The ACLU and other advocates for immigrant rights are challenging the lack of due process for individuals who are subject to mandatory detention while the government brings deportation cases against them for past crimes. These people are often longtime legal residents, rehabilitated and leading productive lives in their communities. It is unlawful and unjust for the government to keep them locked up with no opportunity to prove eligibility for release or bond.
The ACLU of Washington, the ACLU Immigrants’ Rights Project, the Northwest Immigrant Rights Project, and the firm of Gibbs Houston Pauw have filed a class-action lawsuit (Khoury vs. Asher) in federal court over the mandatory detention of individuals based on crimes that are often minor, nonviolent, and several years old. The lawsuit seeks to gain due process for them through individualized bond hearings. This case was brought on behalf of three named plaintiffs in Washington state, including Bassam Yusuf Khoury. Many other individuals at the Northwest Detention Center in Tacoma and elsewhere are also being held without possibility of bond.
Bassam Yusuf Khoury became a lawful permanent resident of the United States in 1976. In 2011, Khoury was convicted of attempted manufacture or delivery of a controlled substance, and served 30 days in jail for it. When he was released, he was not taken into custody by immigration authorities. However, in April of 2013, Khoury was placed in “mandatory detention” at the Northwest Detention Center because of the case two years earlier.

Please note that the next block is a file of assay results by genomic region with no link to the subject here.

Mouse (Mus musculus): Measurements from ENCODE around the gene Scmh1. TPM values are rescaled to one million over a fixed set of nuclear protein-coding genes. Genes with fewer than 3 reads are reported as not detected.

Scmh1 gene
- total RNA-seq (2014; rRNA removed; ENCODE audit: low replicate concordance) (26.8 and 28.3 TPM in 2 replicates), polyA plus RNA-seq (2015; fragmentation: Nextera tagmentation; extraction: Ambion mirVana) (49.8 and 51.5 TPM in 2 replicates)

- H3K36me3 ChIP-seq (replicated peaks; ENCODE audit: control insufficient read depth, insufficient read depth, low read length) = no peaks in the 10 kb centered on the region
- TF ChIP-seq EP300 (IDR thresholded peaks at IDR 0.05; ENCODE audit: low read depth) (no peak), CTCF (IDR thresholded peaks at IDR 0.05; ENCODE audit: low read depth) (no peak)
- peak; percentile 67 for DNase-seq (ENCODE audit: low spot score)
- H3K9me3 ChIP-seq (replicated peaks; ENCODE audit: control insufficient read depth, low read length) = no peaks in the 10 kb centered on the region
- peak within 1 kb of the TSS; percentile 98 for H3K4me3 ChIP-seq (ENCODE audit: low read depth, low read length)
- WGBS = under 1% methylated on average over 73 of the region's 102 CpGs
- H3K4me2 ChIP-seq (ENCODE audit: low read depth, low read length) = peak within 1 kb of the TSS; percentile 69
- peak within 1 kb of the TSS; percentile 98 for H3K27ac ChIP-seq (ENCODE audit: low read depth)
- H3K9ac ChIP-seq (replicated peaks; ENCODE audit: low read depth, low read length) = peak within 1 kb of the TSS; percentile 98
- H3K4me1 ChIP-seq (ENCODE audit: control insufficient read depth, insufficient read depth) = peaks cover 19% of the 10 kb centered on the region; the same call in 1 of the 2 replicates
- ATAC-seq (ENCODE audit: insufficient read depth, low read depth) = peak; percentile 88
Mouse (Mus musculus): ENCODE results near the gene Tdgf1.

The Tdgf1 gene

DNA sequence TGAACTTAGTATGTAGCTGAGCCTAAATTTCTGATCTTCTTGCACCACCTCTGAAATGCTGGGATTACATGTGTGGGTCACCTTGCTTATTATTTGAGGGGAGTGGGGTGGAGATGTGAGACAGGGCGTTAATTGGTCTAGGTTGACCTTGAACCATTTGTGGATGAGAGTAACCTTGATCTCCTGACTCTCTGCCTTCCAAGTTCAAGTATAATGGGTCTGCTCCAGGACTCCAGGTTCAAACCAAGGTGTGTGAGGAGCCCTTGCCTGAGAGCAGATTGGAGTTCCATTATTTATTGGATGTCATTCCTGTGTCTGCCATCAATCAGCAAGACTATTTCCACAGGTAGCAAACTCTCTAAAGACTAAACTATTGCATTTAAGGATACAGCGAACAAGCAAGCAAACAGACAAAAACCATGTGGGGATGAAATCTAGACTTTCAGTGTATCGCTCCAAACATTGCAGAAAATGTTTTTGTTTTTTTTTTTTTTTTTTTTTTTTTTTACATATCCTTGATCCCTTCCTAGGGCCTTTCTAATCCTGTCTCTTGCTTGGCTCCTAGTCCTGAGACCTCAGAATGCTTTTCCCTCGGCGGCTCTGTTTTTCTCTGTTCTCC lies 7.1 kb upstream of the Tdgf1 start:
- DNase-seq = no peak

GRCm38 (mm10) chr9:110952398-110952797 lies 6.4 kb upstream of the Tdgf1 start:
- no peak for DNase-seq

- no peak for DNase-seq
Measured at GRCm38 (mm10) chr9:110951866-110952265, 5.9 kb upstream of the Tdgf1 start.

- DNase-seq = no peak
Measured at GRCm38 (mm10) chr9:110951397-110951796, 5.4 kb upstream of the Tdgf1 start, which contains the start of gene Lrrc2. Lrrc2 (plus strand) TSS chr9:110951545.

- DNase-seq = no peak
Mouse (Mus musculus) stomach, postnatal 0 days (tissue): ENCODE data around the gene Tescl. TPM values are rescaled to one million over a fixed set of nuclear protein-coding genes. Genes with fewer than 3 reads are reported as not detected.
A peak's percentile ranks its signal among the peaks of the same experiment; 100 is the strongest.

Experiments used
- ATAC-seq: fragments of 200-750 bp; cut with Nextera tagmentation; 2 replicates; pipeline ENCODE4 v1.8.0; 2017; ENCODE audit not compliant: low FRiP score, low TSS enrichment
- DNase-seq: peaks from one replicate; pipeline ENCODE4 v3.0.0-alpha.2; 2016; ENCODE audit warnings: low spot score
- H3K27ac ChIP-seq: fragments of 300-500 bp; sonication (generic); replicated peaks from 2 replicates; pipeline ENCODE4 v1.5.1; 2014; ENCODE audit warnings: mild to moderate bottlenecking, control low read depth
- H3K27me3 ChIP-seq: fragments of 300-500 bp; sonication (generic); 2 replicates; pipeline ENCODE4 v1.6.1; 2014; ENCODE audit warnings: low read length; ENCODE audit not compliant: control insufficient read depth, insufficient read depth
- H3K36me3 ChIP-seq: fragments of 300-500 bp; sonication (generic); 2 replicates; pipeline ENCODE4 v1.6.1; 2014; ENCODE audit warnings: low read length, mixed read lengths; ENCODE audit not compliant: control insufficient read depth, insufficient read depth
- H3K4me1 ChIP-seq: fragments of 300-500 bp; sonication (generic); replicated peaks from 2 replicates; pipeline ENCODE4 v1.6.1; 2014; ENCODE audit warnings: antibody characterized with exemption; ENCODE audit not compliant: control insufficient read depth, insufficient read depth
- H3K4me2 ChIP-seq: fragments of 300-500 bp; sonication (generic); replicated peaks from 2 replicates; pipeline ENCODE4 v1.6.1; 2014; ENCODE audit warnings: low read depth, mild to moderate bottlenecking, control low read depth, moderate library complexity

Khoury has now been locked up there for close to six months while his deportation case is being decided. A federal immigration judge held that the court lacked jurisdiction to determine whether he could be released under bond; so he is still subjected to mandatory detention – and has now been locked up far longer than for his original crime.
Though he is a Palestine national, Khoury has no ties to Jordan, where the US seeks to deport him. But he does have many ties here at home, including a close relationship with his two sisters, a child, and a grandchild – all of whom are U.S. citizens. Because of his detention, Khoury has lost his job with his long-term employer and can no longer pay his rent; his family had to make arrangements to move his things out of his apartment.
Immigration law allows mandatory detention while cases are being decided for a narrow group of people who are convicted of crimes and are taken into custody at the time they are released from the criminal justice system for the crime. But for years, the Department of Homeland Security has misapplied mandatory detention for people like Khoury who have been living the community for years since their release.
Constitutional guarantees require that detention be limited to the prevention of flight risk and danger to the community and be accompanied by strong procedural protections. Khoury was a productive member of society, supporting himself, and posing neither flight risk nor danger; but now the government is expending taxpayer money to unnecessarily detain him.
“This case does not seek to give anyone a ‘get out of jail free card,’ nor to allow them to evade their immigration hearings. Rather, it seeks to prevent unlawful detention without due process,” said Sarah Dunne, ACLU-WA legal director.